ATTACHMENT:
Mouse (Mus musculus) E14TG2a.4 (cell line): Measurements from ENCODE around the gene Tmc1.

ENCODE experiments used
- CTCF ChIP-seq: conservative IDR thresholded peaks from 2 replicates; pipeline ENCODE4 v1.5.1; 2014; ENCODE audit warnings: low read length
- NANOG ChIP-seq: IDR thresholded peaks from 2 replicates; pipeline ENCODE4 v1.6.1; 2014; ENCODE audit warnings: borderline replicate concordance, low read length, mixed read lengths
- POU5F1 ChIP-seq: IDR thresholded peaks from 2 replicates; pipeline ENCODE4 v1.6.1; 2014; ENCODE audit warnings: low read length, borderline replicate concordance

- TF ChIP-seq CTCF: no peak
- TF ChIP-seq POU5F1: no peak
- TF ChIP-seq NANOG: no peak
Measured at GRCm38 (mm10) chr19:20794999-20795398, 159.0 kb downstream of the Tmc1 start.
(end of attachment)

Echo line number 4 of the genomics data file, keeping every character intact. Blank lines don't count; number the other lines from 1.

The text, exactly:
- NANOG ChIP-seq: IDR thresholded peaks from 2 replicates; pipeline ENCODE4 v1.6.1; 2014; ENCODE audit warnings: borderline replicate concordance, low read length, mixed read lengths